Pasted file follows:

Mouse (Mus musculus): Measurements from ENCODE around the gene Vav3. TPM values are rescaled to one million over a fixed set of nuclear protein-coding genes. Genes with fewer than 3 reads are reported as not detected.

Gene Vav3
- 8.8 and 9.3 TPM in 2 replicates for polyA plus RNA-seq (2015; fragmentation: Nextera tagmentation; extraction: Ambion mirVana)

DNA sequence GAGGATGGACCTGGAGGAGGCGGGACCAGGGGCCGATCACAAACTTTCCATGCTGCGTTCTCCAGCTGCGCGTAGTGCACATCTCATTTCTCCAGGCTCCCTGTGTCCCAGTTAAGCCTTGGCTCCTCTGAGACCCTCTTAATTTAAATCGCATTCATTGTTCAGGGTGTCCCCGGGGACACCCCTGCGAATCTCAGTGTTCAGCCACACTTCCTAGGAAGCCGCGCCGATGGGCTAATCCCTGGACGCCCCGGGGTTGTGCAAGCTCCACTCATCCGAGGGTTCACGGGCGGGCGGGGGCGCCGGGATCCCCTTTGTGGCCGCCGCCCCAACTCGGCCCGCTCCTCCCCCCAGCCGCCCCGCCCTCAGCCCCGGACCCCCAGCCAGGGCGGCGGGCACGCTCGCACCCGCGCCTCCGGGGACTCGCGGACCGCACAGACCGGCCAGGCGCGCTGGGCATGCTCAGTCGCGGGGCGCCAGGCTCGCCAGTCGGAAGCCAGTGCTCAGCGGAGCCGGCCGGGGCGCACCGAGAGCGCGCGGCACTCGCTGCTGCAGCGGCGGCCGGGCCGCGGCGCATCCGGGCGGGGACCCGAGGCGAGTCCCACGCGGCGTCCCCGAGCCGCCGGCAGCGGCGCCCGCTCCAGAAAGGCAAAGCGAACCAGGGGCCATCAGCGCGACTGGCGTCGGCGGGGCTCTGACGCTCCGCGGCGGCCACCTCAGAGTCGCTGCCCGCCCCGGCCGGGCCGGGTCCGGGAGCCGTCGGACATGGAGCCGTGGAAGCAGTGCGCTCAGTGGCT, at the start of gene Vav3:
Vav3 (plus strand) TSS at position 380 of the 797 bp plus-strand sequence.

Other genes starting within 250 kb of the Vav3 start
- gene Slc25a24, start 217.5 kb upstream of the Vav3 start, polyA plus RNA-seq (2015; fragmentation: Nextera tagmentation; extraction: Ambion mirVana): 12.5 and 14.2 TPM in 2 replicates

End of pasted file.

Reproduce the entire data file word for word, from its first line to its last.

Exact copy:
Mouse (Mus musculus): Measurements from ENCODE around the gene Vav3. TPM values are rescaled to one million over a fixed set of nuclear protein-coding genes. Genes with fewer than 3 reads are reported as not detected.

Gene Vav3
- 8.8 and 9.3 TPM in 2 replicates for polyA plus RNA-seq (2015; fragmentation: Nextera tagmentation; extraction: Ambion mirVana)

DNA sequence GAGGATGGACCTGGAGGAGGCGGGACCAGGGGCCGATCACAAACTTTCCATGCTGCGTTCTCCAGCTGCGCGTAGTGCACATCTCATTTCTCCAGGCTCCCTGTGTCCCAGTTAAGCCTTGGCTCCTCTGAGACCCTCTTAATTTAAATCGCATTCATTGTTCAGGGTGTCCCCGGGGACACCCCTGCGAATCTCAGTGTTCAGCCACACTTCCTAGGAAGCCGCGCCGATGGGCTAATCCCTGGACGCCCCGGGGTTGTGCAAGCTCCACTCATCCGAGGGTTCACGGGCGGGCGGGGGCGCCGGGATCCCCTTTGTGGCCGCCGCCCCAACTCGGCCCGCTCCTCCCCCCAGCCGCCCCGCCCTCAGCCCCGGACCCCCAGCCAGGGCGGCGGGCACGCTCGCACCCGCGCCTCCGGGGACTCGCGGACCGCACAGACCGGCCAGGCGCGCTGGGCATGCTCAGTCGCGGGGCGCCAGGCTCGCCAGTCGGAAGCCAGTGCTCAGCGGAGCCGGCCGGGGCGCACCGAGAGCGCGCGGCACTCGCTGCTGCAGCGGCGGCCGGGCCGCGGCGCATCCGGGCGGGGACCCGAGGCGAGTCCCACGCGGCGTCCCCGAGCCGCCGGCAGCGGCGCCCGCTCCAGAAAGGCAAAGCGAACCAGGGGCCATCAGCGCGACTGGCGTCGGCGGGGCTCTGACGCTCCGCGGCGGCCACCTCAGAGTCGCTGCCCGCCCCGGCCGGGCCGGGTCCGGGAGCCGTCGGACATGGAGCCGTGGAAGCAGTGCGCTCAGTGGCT, at the start of gene Vav3:
Vav3 (plus strand) TSS at position 380 of the 797 bp plus-strand sequence.

Other genes starting within 250 kb of the Vav3 start
- gene Slc25a24, start 217.5 kb upstream of the Vav3 start, polyA plus RNA-seq (2015; fragmentation: Nextera tagmentation; extraction: Ambion mirVana): 12.5 and 14.2 TPM in 2 replicates